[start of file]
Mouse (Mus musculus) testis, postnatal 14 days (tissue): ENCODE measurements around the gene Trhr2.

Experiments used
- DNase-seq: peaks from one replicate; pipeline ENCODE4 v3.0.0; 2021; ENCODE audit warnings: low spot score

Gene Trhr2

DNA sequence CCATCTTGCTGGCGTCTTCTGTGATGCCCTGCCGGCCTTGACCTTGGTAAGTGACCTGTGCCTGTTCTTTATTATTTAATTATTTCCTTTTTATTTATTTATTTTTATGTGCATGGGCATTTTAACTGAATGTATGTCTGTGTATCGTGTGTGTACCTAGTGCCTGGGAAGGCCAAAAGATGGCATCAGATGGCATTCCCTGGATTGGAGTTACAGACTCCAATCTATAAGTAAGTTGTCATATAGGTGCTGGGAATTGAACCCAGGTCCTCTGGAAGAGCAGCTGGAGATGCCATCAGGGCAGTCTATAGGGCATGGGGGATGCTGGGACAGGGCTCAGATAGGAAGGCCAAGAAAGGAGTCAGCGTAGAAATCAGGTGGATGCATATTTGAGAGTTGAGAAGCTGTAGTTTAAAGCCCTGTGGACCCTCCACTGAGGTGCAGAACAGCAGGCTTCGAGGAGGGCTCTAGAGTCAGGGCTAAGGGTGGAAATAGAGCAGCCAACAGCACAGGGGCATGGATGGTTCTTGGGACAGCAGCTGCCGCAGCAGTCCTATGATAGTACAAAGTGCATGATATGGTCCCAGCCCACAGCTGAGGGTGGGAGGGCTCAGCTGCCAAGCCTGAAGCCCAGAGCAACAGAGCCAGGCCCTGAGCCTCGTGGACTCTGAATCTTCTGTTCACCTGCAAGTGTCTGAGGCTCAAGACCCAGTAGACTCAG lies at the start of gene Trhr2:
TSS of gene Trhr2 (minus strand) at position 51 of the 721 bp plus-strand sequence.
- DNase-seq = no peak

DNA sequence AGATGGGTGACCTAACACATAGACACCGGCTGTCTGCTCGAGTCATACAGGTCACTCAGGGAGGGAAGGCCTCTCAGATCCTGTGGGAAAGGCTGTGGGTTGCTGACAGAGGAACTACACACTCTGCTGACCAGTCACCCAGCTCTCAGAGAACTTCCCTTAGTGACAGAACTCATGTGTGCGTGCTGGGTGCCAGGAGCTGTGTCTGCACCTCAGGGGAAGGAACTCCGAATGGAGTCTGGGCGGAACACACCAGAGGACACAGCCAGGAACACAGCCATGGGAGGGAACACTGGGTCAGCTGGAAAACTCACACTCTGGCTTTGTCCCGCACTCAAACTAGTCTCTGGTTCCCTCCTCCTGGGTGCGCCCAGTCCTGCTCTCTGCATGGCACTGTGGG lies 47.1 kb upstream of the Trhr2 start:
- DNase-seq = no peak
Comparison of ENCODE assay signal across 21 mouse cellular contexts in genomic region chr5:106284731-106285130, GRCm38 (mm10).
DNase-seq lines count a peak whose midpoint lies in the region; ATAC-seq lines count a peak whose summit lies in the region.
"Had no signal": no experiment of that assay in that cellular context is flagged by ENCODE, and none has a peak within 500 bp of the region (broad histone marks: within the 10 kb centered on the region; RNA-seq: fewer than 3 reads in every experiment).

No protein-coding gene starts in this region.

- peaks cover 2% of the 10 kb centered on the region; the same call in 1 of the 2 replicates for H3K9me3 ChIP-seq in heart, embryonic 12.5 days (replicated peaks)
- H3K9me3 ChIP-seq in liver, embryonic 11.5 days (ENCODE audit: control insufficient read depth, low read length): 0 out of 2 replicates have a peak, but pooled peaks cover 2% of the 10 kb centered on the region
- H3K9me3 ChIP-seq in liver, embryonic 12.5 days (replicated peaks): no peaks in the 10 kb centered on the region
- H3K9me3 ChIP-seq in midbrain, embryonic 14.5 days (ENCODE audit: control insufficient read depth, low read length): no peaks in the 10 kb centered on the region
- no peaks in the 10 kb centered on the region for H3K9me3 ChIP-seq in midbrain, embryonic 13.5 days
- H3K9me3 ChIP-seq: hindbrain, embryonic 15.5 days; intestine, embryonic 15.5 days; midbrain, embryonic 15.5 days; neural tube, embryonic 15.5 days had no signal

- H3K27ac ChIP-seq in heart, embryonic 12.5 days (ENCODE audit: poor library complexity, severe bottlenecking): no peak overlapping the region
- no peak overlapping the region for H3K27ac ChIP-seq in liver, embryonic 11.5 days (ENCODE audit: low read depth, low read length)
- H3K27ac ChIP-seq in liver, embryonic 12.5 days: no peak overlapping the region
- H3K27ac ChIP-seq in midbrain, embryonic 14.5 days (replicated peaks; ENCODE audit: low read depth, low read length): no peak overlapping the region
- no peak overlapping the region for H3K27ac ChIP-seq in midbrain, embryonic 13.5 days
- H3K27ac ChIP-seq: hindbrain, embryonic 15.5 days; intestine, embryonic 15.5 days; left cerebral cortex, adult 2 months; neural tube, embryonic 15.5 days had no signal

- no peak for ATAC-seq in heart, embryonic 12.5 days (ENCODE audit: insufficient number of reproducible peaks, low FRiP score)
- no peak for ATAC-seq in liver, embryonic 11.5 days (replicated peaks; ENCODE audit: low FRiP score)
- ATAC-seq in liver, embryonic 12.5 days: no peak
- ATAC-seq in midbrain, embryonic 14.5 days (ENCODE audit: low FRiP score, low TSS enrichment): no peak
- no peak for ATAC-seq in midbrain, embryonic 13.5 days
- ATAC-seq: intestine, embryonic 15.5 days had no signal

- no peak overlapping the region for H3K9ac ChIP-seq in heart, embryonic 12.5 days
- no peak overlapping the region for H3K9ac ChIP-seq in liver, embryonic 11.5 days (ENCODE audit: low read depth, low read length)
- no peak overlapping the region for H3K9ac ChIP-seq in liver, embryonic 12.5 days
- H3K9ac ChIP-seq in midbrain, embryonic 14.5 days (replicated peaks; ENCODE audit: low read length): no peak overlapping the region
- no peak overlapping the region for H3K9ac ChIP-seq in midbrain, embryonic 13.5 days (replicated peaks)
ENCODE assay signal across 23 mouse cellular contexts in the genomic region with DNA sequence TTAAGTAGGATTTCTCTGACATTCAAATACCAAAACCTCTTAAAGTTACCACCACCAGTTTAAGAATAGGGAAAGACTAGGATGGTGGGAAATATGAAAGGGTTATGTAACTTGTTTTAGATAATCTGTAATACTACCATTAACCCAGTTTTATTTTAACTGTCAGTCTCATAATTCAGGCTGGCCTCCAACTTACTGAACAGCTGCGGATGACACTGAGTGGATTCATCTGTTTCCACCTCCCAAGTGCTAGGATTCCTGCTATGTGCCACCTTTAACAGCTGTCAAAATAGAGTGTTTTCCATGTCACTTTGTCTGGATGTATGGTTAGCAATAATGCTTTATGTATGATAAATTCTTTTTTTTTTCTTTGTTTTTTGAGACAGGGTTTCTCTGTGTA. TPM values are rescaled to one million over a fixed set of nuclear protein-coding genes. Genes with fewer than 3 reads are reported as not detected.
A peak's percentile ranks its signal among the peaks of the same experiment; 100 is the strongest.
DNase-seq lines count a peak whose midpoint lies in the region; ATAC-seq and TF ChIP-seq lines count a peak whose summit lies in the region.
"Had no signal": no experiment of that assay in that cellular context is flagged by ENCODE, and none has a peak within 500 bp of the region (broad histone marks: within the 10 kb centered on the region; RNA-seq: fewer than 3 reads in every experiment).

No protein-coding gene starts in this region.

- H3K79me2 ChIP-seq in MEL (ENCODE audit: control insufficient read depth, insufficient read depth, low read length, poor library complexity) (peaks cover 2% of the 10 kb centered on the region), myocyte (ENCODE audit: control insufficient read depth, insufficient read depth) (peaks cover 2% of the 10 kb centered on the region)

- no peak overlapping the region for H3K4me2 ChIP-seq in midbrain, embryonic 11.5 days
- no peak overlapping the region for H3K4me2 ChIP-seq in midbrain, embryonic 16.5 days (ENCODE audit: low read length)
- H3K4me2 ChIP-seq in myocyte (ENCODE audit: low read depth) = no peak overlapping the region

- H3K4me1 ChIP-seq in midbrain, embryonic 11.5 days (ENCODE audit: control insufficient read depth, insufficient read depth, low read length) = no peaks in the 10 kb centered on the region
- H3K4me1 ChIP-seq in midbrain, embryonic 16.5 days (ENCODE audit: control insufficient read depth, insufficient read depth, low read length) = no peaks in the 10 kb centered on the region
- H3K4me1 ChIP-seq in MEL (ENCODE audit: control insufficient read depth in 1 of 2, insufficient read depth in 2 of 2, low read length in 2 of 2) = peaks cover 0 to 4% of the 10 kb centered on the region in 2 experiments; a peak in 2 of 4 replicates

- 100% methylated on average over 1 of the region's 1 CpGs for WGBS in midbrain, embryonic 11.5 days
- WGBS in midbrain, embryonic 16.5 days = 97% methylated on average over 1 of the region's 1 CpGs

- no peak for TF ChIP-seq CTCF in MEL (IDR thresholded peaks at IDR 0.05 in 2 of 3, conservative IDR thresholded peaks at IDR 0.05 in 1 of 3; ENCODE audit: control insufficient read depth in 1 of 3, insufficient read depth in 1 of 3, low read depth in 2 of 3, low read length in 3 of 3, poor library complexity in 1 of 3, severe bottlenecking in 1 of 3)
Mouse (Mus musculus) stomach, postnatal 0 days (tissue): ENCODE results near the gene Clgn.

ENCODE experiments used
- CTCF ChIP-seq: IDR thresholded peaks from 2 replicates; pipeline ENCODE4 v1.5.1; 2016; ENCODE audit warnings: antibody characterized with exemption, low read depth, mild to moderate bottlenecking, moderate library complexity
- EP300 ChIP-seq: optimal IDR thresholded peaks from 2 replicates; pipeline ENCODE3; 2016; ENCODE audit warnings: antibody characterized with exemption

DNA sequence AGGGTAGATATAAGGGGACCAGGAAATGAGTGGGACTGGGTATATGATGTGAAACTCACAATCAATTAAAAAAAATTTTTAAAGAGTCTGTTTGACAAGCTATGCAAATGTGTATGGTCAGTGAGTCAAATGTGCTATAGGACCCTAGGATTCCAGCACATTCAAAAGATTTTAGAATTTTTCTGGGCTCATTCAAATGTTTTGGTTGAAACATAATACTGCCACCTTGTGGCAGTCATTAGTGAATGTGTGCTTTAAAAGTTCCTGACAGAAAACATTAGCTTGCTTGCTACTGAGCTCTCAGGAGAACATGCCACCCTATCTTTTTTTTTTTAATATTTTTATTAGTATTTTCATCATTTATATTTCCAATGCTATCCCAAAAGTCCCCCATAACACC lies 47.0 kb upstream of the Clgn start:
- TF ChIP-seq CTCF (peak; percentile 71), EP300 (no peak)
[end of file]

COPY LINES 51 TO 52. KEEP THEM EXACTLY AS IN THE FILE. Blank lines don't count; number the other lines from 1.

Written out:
- no peak for TF ChIP-seq CTCF in MEL (IDR thresholded peaks at IDR 0.05 in 2 of 3, conservative IDR thresholded peaks at IDR 0.05 in 1 of 3; ENCODE audit: control insufficient read depth in 1 of 3, insufficient read depth in 1 of 3, low read depth in 2 of 3, low read length in 3 of 3, poor library complexity in 1 of 3, severe bottlenecking in 1 of 3)
Mouse (Mus musculus) stomach, postnatal 0 days (tissue): ENCODE results near the gene Clgn.